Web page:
COVID-19 is causing long-term mental health problems in some patients

A new study published in the Lancet Psychiatry journal has confirmed something that COVID-19 patients have been reporting anecdotally for months: that almost 1 in 5 COVID-19 patients have also been diagnosed with a mental illness for the first time within three months of contracting the virus. These issues include depression, anxiety, insomnia, and dementia.

The study also noted that people with existing neurological conditions, from ADHD to bipolar depression to schizophrenia, were 65 percent more likely to be diagnosed with COVID-19, though this is obviously a correlation, not a causation. (My armchair diagnostic theory is that people with mental disorders are more likely to have difficulties quarantining, whether because of ongoing care, or out of fear of isolation, or because they are also dealing with poverty and possibly work jobs that don't allow them to stay home.)

This new information supports an October Rolling Stone article by Elizabeth Yuko, who shared her own experience with COVID-19 and mental illness:

Part of the reason for that, according to Dr. Laura K. Murray, a clinical psychologist and senior scientist at Johns Hopkins University's Bloomberg School of Public Health, is that fatigue, decreased energy, and trouble concentrating — three conditions closely associated with long-term Covid — are all assessed in mental health screenings for conditions like anxiety and depression.

In 20 years of practicing as an infectious disease specialist, Armitage says that people who have had long-term health consequences resulting from viral infections often see an impact on their mental health, including feelings of frustration and frequently, depression. This can be particularly distressing, he explains, for people whose family members and friends don't believe they're actually sick. "The most important thing for me when treating patients who have persistent symptoms of a viral illness, is to acknowledge them and say 'it's not in your head,'" Armitage says, noting that he makes a point of validating his patients' concerns and frustrations.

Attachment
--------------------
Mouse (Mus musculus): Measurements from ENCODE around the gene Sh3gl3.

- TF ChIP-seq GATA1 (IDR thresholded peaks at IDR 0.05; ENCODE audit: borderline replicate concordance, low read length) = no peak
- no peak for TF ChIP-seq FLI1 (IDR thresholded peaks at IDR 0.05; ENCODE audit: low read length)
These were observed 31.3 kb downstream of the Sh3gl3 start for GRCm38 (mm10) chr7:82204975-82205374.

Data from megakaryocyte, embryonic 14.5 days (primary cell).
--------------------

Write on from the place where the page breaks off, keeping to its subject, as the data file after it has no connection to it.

Then there's also the frustration and disappointment that comes when a medical professional either dismisses your concerns completely, or simply isn't able to help. "It has been difficult when your doctors don't know what to test you for, so that they can properly treat you," Tammy says. Batenhorst has faced similar challenges with doctors. "They'll gladly charge you for a video appointment, but are they going to give you anything beyond a Z-Pak? No," she explains, based on her own experience. "It's like, 'No, I don't want your Z-Pak, I don't have a bacterial infection.'"

I've already been terrified about the long-term impacts of COVID-19 — how we know, for example, that it can lead to long-term heart damage, even if you're otherwise asymptomatic. As someone who already has a mental disorder, this further terrifies me. It also makes me more infuriated at hearing people compare it to "the flu," or hearing Donald Trump say "Don't let it consume your life" — because based on what we know so far, the symptoms of COVID-19 will very likely be consuming peoples' lives for a long, long time to come.

Bidirectional associations between COVID-19 and psychiatric disorder: retrospective cohort studies of 62 354 COVID-19 cases in the USA [Maxime Taquet, PhD; Sierra Luciano, BA; Prof John R Geddes, FRCPsych; Prof Paul J Harrison, FRCPsych / The Lancet Psychiatry]

One in five covid-19 patients are diagnosed with a mental illness within three months [Charlotte Gee / MIT Technology Review]

Life as a COVID-19 Long-Termer [Elizabeth Yuko / Rolling Stone]

Image: Quince Media / Wikimedia Commons (CC-BY-SA 4.0)